Generic Scene Generation

My main objective is making a generic engine. With a simple scene data, it should have a flawless game scene like all commercial engines do. By saying this I mean that materials, lights, custom shaders etc. should be handled by the engine after reading the scene data. I still have a way to achieve this, but I think I’ve made a progress.

Mesh Instancing

I have also implemented mesh instancing in order not to copy every single mesh in the scene over and over again if they are being used more than once. Think of a scene of the nature where there should be thousands of grass meshes, it would be bad use of memory if their vertex and face data are copied for every one of them. Instead, the mesh is stored in the memory once and every same mesh are stored as a mesh instance holding only the transformation information of the instance. When the instances are being rendered, they render the parent mesh by using their transformation information.

    <Mesh id = "0">
    <Mesh id = "1">
    <Mesh id = "2">
    <Mesh id = "3">

    <MeshObject id = "226">
      <PivotPoint>0 0 0</PivotPoint>
      <RelativePosition>0 0 0</RelativePosition>
      <RelativeRotation>0 0 0</RelativeRotation>
      <RelativeScaling>1 1 1</RelativeScaling>
      <WorldPosition>0.0 0.0 0.0</WorldPosition>
      <WorldRotation>0.0 0.0 0.0</WorldRotation>
      <WorldScaling>1.0 1.0 1.0</WorldScaling>
    <MeshObject id = "397">
      <RelativePosition>0 0 0</RelativePosition>
      <RelativeRotation>0 0 0</RelativeRotation>
      <RelativeScaling>1 1 1</RelativeScaling>
      <WorldPosition>0 0 0</WorldPosition>
      <WorldRotation>0 0 180</WorldRotation>
      <WorldScaling>1000 1000 1000</WorldScaling>
    <MeshObject id = "398">
      <RelativePosition>0 0 0</RelativePosition>
      <RelativeRotation>0 0 0</RelativeRotation>
      <RelativeScaling>1 1 1</RelativeScaling>
      <WorldPosition>-10.11 15.02 3.55</WorldPosition>
      <WorldRotation>0 0 0</WorldRotation>
      <WorldScaling>1 1 1</WorldScaling>
    <MeshObject id = "0">
      <PivotPoint>0 0 0</PivotPoint>
      <RelativePosition>0 0 0</RelativePosition>
      <RelativeRotation>0 0 0</RelativeRotation>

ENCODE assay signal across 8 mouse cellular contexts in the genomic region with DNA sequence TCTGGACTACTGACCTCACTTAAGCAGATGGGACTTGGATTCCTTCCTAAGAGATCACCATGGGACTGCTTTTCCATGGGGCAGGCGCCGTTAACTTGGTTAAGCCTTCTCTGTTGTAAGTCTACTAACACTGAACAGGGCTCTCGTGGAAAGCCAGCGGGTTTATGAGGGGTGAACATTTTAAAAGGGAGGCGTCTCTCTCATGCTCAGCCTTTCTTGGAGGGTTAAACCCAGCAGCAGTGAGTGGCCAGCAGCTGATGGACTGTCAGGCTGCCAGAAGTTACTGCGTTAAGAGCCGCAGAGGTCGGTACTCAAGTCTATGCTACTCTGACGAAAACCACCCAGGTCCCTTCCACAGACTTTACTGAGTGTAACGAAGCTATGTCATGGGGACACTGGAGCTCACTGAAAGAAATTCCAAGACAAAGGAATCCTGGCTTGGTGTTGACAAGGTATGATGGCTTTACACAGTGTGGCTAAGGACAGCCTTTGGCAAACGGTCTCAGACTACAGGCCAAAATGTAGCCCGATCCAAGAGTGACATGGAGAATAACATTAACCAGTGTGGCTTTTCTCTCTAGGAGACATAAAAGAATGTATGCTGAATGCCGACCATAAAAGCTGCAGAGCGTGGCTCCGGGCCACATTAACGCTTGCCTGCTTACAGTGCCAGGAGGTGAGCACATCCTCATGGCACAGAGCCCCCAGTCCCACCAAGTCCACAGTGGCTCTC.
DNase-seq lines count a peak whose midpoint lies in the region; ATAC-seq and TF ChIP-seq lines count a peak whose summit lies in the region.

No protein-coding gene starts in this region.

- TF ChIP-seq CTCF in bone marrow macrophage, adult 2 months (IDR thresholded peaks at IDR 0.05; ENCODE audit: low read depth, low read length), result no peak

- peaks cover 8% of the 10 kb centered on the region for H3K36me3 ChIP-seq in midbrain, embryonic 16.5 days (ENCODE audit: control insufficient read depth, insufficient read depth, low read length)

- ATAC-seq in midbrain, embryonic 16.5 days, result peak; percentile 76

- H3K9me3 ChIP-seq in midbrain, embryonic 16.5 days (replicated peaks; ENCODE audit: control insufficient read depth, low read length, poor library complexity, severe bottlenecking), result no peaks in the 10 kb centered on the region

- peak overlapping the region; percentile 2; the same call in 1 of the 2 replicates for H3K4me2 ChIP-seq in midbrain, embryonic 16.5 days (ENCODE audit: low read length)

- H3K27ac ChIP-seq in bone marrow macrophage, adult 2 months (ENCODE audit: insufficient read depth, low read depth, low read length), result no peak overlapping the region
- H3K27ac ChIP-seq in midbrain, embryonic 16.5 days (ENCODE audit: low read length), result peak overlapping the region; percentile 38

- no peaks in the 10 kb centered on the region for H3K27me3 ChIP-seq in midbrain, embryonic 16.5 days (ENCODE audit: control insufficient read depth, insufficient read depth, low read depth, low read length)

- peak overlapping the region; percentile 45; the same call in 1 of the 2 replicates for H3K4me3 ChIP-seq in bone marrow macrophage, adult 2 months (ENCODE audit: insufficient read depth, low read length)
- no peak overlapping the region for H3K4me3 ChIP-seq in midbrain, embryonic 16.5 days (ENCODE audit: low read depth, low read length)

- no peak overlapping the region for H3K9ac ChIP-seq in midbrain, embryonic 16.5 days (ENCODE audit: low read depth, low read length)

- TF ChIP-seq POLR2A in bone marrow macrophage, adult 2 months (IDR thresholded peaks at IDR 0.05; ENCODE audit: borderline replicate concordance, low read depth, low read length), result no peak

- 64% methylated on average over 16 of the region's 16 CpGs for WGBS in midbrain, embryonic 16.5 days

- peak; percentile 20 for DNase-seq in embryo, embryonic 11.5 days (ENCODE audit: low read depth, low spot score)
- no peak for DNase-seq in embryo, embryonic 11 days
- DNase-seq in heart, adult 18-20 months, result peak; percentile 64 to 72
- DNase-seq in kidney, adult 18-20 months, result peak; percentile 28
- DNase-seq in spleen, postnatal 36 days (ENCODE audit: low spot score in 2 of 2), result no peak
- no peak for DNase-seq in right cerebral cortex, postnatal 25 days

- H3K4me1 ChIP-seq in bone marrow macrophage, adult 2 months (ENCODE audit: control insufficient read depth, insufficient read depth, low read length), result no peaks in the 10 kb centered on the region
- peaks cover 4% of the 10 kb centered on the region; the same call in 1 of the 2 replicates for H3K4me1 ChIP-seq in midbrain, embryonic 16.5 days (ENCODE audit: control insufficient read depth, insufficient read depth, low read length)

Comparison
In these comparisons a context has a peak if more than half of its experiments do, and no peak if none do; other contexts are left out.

<RelativeScaling>1 1 1</RelativeScaling>
      <WorldPosition>-37.23878479003906 2.0854620933532715 4.048591613769531</WorldPosition>
      <WorldRotation>0.2 0.1 166</WorldRotation>
      <WorldScaling>1.02 1.02 1.02</WorldScaling>

Normal Mapping

Normal mapping gives a low poly mesh the illusion of high poly mesh. More information about normal mapping in OpenGL can be found here.

With normal mapping
Without normal mapping

Blender Scene Exporter

I have made a lot of change in the scene exporter script. Since I implemented mesh instancing old blender script that exports every mesh as a vertex, face data etc needed to be changed. From now on every object in the scene is exported as a mesh instance.

Vertices Having More Than One UV Coordinate

A vertex may have more than one corresponding UV coordinate. Therefore it is a must to duplicate vertices that has multiple UV coordinates. I found out that PLY files already do this vertex duplication so I implemented a PLY model loader.

As it can be seen in the image, a vertex has three different UV coordinates.

Wind and Fog Effects

I achieved a very basic wind effect by writing a sinusoidal function in vertex shader. The most important thing here is that vertex colors of grass that are intersecting with the floor are black so that the wind does not affect them when they are multiplied by wind disposition.

uniform float elapsedTime;
vec3 windDirection = vec3(0.70710678118f, 0.70710678118f, 0.f);
float windStrength = 0.25f;
float windSpeed = 0.6f;

void main()
	vec4 fragmentPosition4Channel = vec4(position, 1.f) * transformationMatrix;
	vec4 calculatedPosition = projectionMatrix * viewMatrix * fragmentPosition4Channel;
	fragmentPosition = vec3(fragmentPosition4Channel);

	vec3 windDisposition = windDirection * windStrength * sin(elapsedTime * windSpeed) * vec3(color);

	gl_Position = calculatedPosition + vec4(windDisposition, 0.f);

I achieved fog effect by implementing the following code snippet:


in vec3 fragmentPosition;

float fogDistance = 300.f;
float fogMinHeight = 0.f;
float fogMaxHeight = 25.f;
vec3 fogColor = vec3(0.90f);

void main()
	diffuseReflectance = texture(texture0, textureUV);
	if (diffuseReflectance.a < 0.5f) discard;

	vec3 lightColor = sceneAmbient * ambientReflectance;
	lightColor += CalculateDirectionalLightColor(DirectionalLight0Direction, DirectionalLight0Intensity);

	float depthValue = clamp(length(fragmentPosition - viewPosition) / fogDistance, 0.f, 1.f);
	depthValue = (fogMaxHeight - fogMinHeight) / (fragmentPosition.z - fogMinHeight) * depthValue;

	fragmentColor = vec4(lightColor * (1.f - depthValue) + fogColor * depthValue, diffuseReflectance.a);


You can test the result by dowloading the demo(24.4 MBs).